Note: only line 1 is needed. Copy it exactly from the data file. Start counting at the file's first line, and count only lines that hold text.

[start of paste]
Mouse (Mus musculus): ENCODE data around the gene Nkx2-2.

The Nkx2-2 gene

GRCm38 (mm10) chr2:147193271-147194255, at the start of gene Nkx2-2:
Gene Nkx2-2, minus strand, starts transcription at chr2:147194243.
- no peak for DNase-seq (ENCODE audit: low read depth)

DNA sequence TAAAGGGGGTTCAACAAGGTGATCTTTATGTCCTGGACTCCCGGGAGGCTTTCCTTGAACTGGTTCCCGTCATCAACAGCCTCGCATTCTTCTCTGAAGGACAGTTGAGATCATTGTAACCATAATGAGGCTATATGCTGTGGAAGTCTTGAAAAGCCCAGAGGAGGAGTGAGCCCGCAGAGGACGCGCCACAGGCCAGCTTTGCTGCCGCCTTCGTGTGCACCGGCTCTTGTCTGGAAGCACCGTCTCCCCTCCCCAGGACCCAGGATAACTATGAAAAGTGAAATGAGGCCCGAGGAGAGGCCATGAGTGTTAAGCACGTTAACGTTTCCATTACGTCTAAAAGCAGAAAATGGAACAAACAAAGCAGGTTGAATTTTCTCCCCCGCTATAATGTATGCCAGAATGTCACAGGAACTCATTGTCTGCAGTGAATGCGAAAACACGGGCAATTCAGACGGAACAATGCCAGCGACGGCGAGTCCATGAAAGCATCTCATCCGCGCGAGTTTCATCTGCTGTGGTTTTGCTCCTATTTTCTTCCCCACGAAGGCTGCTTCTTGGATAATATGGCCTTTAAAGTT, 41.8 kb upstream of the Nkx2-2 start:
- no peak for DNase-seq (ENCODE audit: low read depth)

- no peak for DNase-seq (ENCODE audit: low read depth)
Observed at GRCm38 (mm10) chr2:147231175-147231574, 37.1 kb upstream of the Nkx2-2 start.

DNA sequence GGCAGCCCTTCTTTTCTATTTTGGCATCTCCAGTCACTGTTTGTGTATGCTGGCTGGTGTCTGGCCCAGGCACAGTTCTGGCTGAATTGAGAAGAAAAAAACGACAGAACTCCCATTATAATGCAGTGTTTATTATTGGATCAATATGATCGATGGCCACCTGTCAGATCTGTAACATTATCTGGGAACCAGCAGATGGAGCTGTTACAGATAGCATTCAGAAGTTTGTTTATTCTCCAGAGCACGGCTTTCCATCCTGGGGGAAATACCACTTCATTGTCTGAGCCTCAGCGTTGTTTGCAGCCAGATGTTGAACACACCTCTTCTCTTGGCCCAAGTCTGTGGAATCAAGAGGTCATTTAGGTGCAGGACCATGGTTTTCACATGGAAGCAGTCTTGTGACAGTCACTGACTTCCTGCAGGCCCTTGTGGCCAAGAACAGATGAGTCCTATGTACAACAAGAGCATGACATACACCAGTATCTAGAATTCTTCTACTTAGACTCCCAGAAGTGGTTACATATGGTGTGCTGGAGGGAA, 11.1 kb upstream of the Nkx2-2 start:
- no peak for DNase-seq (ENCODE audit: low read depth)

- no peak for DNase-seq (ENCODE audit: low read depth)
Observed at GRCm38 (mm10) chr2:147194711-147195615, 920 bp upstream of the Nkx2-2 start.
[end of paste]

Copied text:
Mouse (Mus musculus): ENCODE data around the gene Nkx2-2.